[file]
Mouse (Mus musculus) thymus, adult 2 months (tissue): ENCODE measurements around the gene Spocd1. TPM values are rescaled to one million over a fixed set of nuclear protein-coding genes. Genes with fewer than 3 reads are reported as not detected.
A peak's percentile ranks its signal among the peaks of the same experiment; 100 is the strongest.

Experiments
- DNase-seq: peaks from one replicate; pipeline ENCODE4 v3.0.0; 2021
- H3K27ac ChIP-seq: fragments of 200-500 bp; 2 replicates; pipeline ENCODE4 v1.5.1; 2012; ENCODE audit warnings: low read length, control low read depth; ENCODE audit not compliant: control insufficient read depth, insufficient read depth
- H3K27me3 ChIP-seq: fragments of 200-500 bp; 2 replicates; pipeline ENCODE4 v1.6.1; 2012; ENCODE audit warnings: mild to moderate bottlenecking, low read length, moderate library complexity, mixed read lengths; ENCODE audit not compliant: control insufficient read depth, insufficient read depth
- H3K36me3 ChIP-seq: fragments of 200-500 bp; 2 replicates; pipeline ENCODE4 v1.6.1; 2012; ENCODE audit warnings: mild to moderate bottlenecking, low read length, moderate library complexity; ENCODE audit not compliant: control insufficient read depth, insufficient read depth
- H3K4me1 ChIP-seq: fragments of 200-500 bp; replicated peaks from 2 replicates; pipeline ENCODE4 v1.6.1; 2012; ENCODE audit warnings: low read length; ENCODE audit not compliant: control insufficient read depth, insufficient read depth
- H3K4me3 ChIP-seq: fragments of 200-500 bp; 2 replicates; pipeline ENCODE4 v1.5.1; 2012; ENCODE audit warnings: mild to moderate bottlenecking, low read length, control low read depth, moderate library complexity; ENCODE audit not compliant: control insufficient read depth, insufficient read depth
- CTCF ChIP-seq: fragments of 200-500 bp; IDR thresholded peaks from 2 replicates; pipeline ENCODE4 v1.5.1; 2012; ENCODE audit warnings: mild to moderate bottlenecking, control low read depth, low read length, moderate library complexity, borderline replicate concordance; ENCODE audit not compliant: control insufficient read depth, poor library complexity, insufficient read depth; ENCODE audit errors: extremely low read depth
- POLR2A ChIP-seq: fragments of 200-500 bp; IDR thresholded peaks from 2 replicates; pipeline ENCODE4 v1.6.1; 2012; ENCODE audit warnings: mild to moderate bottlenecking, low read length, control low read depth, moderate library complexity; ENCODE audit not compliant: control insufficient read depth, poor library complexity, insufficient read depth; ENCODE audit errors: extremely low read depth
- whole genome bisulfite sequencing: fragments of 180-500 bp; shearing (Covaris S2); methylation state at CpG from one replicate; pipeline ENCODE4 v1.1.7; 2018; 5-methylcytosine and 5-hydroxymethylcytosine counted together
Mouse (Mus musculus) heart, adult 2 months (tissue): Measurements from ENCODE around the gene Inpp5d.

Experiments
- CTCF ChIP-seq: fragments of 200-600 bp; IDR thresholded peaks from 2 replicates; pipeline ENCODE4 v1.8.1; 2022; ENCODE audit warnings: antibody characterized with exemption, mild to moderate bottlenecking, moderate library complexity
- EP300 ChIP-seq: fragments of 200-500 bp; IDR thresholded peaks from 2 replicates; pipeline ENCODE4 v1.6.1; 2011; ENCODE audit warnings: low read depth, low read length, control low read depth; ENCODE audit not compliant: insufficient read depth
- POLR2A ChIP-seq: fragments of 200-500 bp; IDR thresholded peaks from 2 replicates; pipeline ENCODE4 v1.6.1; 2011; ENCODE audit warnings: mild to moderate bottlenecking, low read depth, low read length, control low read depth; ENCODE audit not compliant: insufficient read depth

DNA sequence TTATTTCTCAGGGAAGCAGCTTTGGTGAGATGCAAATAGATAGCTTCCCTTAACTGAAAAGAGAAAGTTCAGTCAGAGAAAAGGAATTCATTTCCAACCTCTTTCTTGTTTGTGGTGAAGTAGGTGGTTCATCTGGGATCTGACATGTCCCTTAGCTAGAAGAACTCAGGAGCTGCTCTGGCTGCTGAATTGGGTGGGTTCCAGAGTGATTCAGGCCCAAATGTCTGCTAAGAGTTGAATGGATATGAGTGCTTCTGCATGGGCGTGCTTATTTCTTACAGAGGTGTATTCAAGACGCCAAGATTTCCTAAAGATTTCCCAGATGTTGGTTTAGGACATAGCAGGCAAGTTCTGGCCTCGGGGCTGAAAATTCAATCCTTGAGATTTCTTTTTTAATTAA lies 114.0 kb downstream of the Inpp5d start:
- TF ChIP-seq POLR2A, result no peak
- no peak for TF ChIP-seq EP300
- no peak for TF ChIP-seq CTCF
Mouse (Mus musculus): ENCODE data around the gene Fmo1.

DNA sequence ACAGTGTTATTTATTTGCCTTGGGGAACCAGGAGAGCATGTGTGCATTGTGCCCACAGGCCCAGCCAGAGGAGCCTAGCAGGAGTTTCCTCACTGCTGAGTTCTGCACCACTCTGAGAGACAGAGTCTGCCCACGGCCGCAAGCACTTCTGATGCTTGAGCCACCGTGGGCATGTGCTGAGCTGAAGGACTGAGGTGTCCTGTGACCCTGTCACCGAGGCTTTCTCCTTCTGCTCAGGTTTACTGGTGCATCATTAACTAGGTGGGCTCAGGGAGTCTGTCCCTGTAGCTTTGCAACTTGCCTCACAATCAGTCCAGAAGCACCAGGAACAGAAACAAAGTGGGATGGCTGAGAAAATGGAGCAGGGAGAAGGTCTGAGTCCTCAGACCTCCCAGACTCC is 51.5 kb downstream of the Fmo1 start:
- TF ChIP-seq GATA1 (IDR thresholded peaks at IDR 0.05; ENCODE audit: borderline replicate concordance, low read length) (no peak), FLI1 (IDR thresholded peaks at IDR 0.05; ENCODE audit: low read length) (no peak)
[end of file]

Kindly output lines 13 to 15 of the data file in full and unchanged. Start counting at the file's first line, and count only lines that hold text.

Mouse (Mus musculus) heart, adult 2 months (tissue): Measurements from ENCODE around the gene Inpp5d.

Experiments
- CTCF ChIP-seq: fragments of 200-600 bp; IDR thresholded peaks from 2 replicates; pipeline ENCODE4 v1.8.1; 2022; ENCODE audit warnings: antibody characterized with exemption, mild to moderate bottlenecking, moderate library complexity